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Bernhard Rust, 1934

Dr. Bernhard Rust (30 September 1883 — 8 May 1945) was Minister of Science, Education and National Culture (Reichserziehungsminister) in Nazi Germany. A combination of school administrator and zealous Nazi, he issued decrees, often bizarre, at every level of the German educational system to immerse German youth in the National Socialist philosophy. In later years, he was the director of a national research center that oversaw the use of prisoners for medical experimentation. He committed suicide after the fall of Germany, but his death was not discovered until after the United Nations War Crimes Commission had indicted him for what was described as "human guinea pig" vivisection. [1]



Early Life

Rust was born in Hannover, and obtained a doctorate in German philology and philosophy. After passing the state teaching examination in 1908 he became a high school teacher at Hannover's Ratsgymnasium, then served in the army during World War I. He reached the rank of lieutenant and was awarded the Iron Cross for bravery. [2]

Political career

Rust joined the NSDAP in 1922, and became the district leader for Hannover and Brunswick. In 1930, he was elected to the Reichstag. When Hitler became Chancellor in 1933, Rust was appointed as the Prussian Minister for Cultural Affairs. On 1 June 1934, he was selected as Minister of Science, Education and National Culture (Reichsminister für Wissenschaft, Erziehung und Volksbildung), and set about to reshape the German educational system to conform to his ideals of National Socialism. Considered by many to be mentally unstable, Rust would spuriously create new regulations and then repeal them just as quickly. One noted example was in 1935, when he changed the traditional six-day school week to five days, with Saturday to be "Reich's Youth Day" when children in the Hitler Youth and the German Maidens would be out of school for study and testing. He then ordered the creation of a "rolling week", with a six days for study, followed by the "youth day" and a rest day, in 8-day periods. Thus, a rolling week starting on Monday would end with rest on the following Monday; the next rolling week would start on Tuesday and end 8 days later on the next Tuesday. When the 8-day week proved unworkable, Rust went back to the former system. [3]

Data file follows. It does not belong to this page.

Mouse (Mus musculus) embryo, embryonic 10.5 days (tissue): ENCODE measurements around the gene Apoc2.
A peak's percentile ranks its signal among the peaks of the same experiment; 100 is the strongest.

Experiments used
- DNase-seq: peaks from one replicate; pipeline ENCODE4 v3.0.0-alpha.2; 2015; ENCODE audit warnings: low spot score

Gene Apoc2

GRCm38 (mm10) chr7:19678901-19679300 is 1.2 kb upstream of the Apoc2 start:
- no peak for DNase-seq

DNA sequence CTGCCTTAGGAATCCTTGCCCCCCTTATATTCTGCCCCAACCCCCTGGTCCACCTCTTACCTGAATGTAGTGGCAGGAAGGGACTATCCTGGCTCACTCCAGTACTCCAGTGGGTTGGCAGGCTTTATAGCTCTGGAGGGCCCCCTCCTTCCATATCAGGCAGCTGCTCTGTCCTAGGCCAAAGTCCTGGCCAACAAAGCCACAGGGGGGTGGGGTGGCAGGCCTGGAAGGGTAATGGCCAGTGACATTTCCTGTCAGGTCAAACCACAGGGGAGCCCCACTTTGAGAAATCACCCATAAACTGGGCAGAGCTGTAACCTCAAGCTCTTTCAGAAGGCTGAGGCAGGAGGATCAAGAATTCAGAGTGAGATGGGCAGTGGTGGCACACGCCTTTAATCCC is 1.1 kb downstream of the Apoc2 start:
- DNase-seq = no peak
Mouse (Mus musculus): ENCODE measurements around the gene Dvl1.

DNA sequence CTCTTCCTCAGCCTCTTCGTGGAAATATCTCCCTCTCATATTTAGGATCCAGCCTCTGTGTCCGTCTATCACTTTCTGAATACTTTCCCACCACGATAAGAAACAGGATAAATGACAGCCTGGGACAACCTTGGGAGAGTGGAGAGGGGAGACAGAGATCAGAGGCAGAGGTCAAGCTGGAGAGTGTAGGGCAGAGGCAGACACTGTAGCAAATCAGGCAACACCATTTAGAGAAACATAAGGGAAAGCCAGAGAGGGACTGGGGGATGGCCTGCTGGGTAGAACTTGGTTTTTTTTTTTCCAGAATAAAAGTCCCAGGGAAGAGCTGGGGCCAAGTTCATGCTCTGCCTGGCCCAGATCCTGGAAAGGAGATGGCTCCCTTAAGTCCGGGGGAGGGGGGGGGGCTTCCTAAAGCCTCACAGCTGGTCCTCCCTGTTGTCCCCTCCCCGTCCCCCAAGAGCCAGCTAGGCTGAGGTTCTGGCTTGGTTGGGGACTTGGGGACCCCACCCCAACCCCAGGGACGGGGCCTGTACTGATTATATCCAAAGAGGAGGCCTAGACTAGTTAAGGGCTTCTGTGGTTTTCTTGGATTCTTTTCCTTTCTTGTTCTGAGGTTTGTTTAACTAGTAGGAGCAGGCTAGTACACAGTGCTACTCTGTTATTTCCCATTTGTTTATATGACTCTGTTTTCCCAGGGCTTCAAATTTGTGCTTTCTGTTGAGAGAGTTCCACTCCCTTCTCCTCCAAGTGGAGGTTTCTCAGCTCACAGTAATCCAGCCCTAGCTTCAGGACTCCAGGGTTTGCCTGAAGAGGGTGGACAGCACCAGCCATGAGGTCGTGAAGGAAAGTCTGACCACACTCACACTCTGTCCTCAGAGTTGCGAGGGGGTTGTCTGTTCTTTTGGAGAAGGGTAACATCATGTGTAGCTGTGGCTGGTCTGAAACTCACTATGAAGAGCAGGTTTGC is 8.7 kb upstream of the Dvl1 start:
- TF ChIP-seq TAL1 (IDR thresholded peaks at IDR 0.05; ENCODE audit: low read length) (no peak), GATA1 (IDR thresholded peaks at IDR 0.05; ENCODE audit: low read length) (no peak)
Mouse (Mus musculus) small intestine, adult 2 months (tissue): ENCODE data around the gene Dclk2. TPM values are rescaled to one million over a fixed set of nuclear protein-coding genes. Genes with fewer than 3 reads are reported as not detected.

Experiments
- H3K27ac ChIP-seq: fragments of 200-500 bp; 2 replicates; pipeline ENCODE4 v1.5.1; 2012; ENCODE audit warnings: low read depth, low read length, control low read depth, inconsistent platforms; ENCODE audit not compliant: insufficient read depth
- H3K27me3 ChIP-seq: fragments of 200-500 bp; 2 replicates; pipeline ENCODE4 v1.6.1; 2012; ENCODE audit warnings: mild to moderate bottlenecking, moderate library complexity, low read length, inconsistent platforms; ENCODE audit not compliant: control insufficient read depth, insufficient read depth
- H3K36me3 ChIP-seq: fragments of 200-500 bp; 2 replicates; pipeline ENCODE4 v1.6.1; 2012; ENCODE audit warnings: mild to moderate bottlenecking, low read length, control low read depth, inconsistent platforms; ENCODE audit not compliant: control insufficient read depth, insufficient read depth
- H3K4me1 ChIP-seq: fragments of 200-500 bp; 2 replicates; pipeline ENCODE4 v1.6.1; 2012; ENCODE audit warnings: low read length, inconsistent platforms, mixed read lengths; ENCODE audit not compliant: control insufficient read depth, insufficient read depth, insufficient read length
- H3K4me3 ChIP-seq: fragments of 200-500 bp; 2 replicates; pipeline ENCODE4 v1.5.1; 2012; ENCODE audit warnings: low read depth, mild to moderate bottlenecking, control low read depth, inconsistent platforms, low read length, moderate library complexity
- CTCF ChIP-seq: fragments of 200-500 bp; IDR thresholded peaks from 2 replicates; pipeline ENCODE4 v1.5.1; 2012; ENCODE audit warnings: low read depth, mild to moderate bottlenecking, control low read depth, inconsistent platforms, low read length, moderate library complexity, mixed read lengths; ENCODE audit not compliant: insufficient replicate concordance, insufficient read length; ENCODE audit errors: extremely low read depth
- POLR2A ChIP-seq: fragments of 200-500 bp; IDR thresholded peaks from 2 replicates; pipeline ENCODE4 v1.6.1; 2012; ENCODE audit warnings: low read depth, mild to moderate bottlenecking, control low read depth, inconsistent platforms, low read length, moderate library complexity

It was Dr. Rust who, in 1933, issued a rule that students and teachers should greet each other with the Nazi salute "as a symbol of the new Germany". He added his opinion that it was "expected of every German" regardless of membership in the party. [4]. Rust was instrumental in purging German universities of Jews and other enemies of the State, most notably the University of Göttingen. Nazi Germany's future leaders received their instruction elsewhere, in an NPEA or "Napola" (NAtionalPOLitische erziehungsAnstalten), of which there were 30 in the nation, where they would receive training to become administrators of conquered provinces [5].

Dr. Rust once remarked, "The whole function of education is to create Nazis." Rust also believed that non-Aryan science (such as Albert Einstein's "Jewish physics") was flawed, and had what he felt to be a rational explanation for this view. In an address to scientists, he said, "The problems of science do not present themselves in the same way to all men. The Negro or the Jew will view the same world in a different light from the German investigator." [6]. Erika Mann, the daughter of Thomas Mann, wrote an exposé of the Rust system in 1938 entitled School for Barbarians, followed in 1941 by Gregor Ziemer's Education for Death.


Rust reportedly committed suicide on 8 May 1945 when Germany surrendered to Allied forces.


  1. ^ "Nazi Doctors Face Vivisection Charges," El Paso Herald-Post, 18 May 1945, p2
  2. ^ Current Biography 1942, pp725-27
  3. ^ Current Biography 1942, pp725; "The Good Earth", TIMEmagazine, 30 September 1935
  4. ^ "Sub-Dictator", TIMEmagazine, 21 August 1933
  5. ^ "How Nazis are Trained", TIMEmagazine, 25 August 1941
  6. ^ Current Biography 1942, p727

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